Now is a good time to learn what the signs of preterm or premature labor look like. Talk to your midwife or doctor about these signs and ask what you should do if these signs occur before week 37 of pregnancy. Preterm or premature labor looks like: swelling in the hands or face; constant or severe vomiting; an increase or change in vaginal discharge, including a rush of amniotic fluid or blood; a low, dull backache; pain while urinating; sharp pains in your stomach; more than five contractions or sharp cramps within a one-hour period; and intense pelvic pressure (feels like the baby is pushing down, or like you might need to go poop). If you experience any of these symptoms, contact your midwife or doctor immediately.
Strollers have come a long way.
Travel systems, joggers, reversible seats, power folds, cup holders, and everything in between, from affordably priced to astronomically priced, make purchasing a stroller more complicated than ever before, almost like choosing a new car to lease. Except... you'll probably use the stroller as often or more than you use your car! Choosing the right one is an important decision. Consider these questions, first:
1. Will you be in and out of the car?
Do you live on a second or third-floor walkup? Are you dealing with limited storage space? If you answered yes, the weight and fold of the stroller matter to you. When you visit stores to check out possibilities, take measurements and practice the fold and lift.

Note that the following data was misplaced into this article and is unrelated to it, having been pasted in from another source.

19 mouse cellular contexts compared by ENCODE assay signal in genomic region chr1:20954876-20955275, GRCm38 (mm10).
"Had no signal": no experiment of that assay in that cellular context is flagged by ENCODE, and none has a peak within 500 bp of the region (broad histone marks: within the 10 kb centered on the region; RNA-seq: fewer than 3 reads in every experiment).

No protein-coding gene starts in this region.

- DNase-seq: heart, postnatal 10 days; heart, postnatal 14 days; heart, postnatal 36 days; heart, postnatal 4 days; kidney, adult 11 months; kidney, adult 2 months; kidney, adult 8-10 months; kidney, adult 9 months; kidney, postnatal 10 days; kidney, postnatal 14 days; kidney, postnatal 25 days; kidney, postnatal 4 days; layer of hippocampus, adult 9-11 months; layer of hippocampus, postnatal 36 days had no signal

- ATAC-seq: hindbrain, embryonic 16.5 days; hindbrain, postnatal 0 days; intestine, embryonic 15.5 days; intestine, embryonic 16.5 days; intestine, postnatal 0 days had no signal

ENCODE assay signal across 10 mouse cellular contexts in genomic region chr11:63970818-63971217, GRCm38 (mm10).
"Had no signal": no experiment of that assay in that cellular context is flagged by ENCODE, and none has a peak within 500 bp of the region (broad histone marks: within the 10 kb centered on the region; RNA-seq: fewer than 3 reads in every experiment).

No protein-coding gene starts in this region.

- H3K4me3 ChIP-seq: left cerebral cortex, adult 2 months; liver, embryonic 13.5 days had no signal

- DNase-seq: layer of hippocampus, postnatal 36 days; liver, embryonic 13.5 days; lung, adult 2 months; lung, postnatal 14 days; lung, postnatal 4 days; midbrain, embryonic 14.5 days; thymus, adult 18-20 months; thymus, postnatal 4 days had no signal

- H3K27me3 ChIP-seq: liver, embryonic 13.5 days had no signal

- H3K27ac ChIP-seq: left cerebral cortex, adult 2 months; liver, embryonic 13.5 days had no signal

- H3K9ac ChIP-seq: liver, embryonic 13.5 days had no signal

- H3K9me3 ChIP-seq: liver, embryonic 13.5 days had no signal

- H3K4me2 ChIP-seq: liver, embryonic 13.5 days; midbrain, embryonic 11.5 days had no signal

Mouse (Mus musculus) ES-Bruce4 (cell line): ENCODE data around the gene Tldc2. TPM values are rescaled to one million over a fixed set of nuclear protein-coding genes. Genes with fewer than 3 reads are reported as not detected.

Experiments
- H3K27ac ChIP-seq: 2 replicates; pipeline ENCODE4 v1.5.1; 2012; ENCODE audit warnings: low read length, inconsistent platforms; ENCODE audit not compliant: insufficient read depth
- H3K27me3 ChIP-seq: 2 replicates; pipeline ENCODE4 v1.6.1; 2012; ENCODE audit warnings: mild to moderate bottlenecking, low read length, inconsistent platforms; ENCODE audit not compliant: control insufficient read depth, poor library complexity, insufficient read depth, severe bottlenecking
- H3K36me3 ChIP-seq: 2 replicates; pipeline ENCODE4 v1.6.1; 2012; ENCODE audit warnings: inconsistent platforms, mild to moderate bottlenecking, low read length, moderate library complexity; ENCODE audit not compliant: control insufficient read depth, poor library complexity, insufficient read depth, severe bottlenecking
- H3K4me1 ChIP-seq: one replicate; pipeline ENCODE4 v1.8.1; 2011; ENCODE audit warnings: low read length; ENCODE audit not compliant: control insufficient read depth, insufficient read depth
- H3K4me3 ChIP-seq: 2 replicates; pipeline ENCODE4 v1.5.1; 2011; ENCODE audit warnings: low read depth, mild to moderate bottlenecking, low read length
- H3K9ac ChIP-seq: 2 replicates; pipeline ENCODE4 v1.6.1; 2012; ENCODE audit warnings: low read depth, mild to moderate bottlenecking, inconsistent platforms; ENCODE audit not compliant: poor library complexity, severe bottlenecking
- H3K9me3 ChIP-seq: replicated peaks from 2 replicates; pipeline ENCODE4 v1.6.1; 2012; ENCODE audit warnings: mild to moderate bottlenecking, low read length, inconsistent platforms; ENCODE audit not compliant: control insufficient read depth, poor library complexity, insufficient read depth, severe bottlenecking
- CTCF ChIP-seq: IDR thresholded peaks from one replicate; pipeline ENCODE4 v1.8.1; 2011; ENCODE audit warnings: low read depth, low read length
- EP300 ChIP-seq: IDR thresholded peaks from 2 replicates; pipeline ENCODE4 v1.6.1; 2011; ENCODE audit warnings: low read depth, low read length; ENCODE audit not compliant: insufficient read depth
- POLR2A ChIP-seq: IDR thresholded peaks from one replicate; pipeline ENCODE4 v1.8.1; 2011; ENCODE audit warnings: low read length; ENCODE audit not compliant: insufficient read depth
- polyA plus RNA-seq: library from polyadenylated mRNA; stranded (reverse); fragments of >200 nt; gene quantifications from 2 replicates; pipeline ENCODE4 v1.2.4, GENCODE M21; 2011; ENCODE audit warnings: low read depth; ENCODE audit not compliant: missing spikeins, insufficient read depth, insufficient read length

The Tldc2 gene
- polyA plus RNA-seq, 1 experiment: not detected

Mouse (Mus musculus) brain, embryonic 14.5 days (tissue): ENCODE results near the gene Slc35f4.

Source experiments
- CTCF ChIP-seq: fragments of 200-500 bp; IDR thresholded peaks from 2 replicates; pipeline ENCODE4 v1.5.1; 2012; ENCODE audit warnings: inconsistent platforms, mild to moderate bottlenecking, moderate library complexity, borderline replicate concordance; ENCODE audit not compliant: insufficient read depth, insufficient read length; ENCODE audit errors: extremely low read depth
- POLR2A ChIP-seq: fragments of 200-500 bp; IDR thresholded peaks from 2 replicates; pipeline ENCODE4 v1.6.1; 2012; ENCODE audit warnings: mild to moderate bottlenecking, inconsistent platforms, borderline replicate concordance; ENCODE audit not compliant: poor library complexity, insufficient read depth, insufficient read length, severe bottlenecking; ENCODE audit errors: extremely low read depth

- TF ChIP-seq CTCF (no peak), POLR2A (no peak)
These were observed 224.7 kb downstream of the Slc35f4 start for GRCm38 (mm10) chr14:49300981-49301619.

2. How will you be using the stroller?
Are you in the city, using evenly paved surfaces, or are you outdoors, using rough, varying terrain? Small tires and a compact frame are better for parking lots, sidewalks, grocery stores, airports, and the like, and easier to navigate through crowded areas. Large, air-filled tires and a solid frame are better for outdoor activities, such as hiking and jogging, and places like dog parks and sandy beaches.
Ask other parents for their personal stroller suggestions. What do they use? What was a waste of money and space? What would they do differently, if anything at all?
Don't forget to write in your pregnancy journal this week!
Below is a list of pregnancy symptoms commonly experienced during week 25.
- Swelling, or edema, in your ankles and/or feet
- Stretch marks and/or unwanted hair growth
- Thicker hair
- Stronger nails
- Braxton Hicks
- Tingling, numbness, or pain in your hands and wrists
- Bleeding and/or swollen gums
- Interrupted sleep
- Backaches and/or leg cramps
- Crazy dreams
- Fetal activity
- Fetal hiccups